Ongoing Research

Please email me at jbleck@nd.edu for drafts of these working papers

Civil Society and Social Capital

Drinking Tea with the Neighbors: Social Capital and Social Trust in Mali – with Phillipe LeMay-Boucher, Jacopo Bonan, and Bassirou Sarr

This is the first study of social capital in the developing world that leverages original data on informal associations and their members to better understand the link between membership, trust, and trustworthiness. We analyze the relationship between indigenous group membership and generalized trust in Mali – a poor, ethno-linguistically diverse state with high levels of insecurity. The study uses a trust game to explore existing levels of social trust and trustworthiness in Mali among members of social clubs, locally referred to as grins, as compared to non-members. We demonstrate that grins embody characteristics of associations that theorists of social capital believe to generate trust and trustworthiness by bridging diverse nodes of society. Our empirical work points to five main results: 1) on the whole we observe small variations on how Malians in general, so grin members and non-members, play with linguistic insiders compared to with outsiders or when there is no language specified; 2) grin members appear more trusting than non-members and are strongly more trustworthy than non-members; 3) within the subsample of members, ethnic diversity within grins is associated with greater trust; 4) within the subsample of members, having an IDP as a member of your grin is associated with lower levels of trustworthiness and 5) grin membership is positively correlated with high attitudinal trust towards various groups and institutions.

Read our initial policy paper for the USAID DRG Program here. (link: https://www.iie.org/Programs/USAID-Democracy-Fellows-and-Grants-Program/Grants/Grantees/DRG-Research-and-Innovation-Grants-Initial-Solicitation#UND)

Funding: USAID Innovation Grant, Notre Dame Helen Kellogg Institute for International Studies, the American Council of Learned Societies, and Scottish Institute for Economic Research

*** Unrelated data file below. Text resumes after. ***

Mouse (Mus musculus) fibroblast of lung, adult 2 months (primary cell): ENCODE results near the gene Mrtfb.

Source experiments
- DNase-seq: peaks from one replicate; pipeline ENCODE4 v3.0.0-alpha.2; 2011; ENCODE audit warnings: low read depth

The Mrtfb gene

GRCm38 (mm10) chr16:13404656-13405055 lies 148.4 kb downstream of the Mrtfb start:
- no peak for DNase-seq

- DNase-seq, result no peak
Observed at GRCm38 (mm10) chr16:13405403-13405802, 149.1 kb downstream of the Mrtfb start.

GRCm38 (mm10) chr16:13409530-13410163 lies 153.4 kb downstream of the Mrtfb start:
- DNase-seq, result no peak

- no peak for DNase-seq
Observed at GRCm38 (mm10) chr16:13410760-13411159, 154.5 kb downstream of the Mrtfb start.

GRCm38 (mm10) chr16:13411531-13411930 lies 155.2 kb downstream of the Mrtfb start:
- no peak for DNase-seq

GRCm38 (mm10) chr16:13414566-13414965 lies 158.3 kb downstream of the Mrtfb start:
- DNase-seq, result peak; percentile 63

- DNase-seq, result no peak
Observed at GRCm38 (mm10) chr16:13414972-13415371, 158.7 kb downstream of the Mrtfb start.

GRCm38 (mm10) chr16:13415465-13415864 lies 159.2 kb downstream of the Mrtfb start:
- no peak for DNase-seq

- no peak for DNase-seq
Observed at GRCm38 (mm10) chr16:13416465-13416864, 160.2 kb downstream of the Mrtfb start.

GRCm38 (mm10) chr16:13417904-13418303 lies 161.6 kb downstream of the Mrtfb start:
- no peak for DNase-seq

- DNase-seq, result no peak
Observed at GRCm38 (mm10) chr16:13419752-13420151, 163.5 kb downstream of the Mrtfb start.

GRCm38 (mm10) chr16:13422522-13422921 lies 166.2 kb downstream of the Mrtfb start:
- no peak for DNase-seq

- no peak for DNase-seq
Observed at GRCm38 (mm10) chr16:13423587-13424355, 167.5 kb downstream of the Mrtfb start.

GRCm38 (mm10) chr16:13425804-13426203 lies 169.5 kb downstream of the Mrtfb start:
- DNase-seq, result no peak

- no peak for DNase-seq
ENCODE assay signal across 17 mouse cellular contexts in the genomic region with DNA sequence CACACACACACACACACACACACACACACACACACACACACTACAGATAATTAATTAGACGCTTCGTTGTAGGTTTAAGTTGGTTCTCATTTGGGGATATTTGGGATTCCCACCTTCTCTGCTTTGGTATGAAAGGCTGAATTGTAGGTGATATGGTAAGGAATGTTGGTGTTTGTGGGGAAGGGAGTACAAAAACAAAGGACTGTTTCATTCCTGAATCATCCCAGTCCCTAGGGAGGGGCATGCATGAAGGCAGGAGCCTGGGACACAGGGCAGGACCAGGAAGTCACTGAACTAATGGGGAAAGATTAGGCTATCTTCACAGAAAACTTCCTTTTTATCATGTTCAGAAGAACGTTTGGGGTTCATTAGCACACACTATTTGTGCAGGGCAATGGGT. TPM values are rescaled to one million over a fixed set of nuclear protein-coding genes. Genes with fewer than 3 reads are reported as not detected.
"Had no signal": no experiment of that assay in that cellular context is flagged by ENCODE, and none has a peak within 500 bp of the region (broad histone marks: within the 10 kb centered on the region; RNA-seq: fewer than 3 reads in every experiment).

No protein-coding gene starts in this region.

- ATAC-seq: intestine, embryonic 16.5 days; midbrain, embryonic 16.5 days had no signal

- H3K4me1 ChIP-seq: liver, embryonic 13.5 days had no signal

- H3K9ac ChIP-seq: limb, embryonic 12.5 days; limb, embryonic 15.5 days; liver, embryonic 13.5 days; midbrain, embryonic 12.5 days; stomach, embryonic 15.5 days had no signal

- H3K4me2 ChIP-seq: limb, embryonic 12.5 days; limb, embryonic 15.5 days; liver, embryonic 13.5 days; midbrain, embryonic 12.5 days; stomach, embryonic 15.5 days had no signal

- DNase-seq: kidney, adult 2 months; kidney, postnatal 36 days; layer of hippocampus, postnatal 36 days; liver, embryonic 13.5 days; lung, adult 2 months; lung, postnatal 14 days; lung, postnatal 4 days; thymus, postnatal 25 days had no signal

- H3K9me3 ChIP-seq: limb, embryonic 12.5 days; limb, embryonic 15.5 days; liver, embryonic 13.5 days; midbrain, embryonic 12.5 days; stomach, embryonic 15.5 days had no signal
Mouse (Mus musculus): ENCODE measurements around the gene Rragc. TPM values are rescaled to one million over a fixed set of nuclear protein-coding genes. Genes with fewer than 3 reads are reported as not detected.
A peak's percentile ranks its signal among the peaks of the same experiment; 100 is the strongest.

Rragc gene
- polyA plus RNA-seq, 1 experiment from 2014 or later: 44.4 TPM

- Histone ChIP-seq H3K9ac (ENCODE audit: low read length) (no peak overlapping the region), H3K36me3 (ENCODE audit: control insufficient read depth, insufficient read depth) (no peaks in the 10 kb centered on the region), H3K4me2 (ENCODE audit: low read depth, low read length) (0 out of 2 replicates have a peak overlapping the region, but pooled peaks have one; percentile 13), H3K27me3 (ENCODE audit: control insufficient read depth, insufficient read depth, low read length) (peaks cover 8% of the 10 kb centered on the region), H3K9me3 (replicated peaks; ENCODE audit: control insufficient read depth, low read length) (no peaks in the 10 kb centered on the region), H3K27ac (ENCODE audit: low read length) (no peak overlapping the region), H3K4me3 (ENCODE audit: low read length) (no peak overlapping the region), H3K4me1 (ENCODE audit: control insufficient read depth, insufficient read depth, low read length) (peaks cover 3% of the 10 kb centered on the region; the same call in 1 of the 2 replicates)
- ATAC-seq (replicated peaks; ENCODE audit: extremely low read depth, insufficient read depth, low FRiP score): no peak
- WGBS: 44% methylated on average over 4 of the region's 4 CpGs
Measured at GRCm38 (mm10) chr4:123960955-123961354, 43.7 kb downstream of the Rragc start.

Indigenous Associations and Public goods Provision: Experimental Evidence from Informal Associations in Mali – with Jacopo Bonan, Philippe LeMay-Boucher, and Bassirou A. Sarr

This paper uses a public goods games to evaluate whether members of informal associations contribute to public goods at higher rates than non members. We play games with 463 informal association member groups (playing with each other), 178 groups of non-member strangers, and 222 groups made of strangers who are members. We find that group members only perform better when they play with their co-members. In these groups, we observe a larger proportion of players contributing and a greater probability that the group will reach the winning threshold. Consistent with previous literature, we find that individuals playing in larger groups are less likely to contribute to public goods and that members of more ethnically homogenous groups contribute at higher rates.

Social Interaction and Technology Adoption: Experimental Evidence from Improved Cookstoves in Mali – with Jacopo Bonan, Pietro Battiston, Philippe LeMay-Boucher, Stefano Pareglio, Bassirou A. Sarr, and Massimo Tavoni

We investigate the role of social interaction in technology adoption by conducting a field experiment in neighborhoods of Bamako. We invited women to attend a training/marketing session, where information on a more efficient cooking stove was provided and the chance to purchase the product at market price was offered. We randomly provided an information nudge on a peer’s willingness to buy an improved cookstove. We find that women purchase and use the product more when they receive information on a peer who purchased (or previously owned) the product, particularly if she is viewed as respected. In general, we find positive direct and spillover effects of attending the session. We also investigate whether social interaction plays a role in technology diffusion. We find that women who participated in the session, but did not buy during the intervention, are more likely to adopt the product when more women living around them own it. We investigate the mechanisms and provide evidence supporting imitation effects, rather than social learning or constraint interaction.